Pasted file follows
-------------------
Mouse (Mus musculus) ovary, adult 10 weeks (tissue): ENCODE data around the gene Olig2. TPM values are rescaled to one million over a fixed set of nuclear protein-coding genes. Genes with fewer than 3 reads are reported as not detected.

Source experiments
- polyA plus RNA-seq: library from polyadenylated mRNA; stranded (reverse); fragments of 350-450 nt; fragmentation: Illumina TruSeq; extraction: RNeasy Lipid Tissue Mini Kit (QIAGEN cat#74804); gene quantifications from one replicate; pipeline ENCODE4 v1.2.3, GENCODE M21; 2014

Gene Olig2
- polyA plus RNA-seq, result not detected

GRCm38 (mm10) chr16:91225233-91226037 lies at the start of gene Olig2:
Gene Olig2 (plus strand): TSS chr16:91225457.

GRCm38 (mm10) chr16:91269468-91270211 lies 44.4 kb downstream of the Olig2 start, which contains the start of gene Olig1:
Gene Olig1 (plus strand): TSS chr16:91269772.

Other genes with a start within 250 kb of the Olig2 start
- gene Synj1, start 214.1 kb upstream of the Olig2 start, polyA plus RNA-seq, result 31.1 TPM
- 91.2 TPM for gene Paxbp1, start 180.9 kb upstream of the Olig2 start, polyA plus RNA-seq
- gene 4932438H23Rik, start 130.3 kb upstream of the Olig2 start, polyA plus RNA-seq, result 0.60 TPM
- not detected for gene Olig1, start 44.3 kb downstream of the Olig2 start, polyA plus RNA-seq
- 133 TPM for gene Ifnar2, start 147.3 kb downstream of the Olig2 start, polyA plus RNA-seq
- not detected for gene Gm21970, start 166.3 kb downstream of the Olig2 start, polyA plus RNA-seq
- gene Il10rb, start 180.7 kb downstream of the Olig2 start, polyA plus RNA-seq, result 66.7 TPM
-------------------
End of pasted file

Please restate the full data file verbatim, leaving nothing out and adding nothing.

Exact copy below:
Mouse (Mus musculus) ovary, adult 10 weeks (tissue): ENCODE data around the gene Olig2. TPM values are rescaled to one million over a fixed set of nuclear protein-coding genes. Genes with fewer than 3 reads are reported as not detected.

Source experiments
- polyA plus RNA-seq: library from polyadenylated mRNA; stranded (reverse); fragments of 350-450 nt; fragmentation: Illumina TruSeq; extraction: RNeasy Lipid Tissue Mini Kit (QIAGEN cat#74804); gene quantifications from one replicate; pipeline ENCODE4 v1.2.3, GENCODE M21; 2014

Gene Olig2
- polyA plus RNA-seq, result not detected

GRCm38 (mm10) chr16:91225233-91226037 lies at the start of gene Olig2:
Gene Olig2 (plus strand): TSS chr16:91225457.

GRCm38 (mm10) chr16:91269468-91270211 lies 44.4 kb downstream of the Olig2 start, which contains the start of gene Olig1:
Gene Olig1 (plus strand): TSS chr16:91269772.

Other genes with a start within 250 kb of the Olig2 start
- gene Synj1, start 214.1 kb upstream of the Olig2 start, polyA plus RNA-seq, result 31.1 TPM
- 91.2 TPM for gene Paxbp1, start 180.9 kb upstream of the Olig2 start, polyA plus RNA-seq
- gene 4932438H23Rik, start 130.3 kb upstream of the Olig2 start, polyA plus RNA-seq, result 0.60 TPM
- not detected for gene Olig1, start 44.3 kb downstream of the Olig2 start, polyA plus RNA-seq
- 133 TPM for gene Ifnar2, start 147.3 kb downstream of the Olig2 start, polyA plus RNA-seq
- not detected for gene Gm21970, start 166.3 kb downstream of the Olig2 start, polyA plus RNA-seq
- gene Il10rb, start 180.7 kb downstream of the Olig2 start, polyA plus RNA-seq, result 66.7 TPM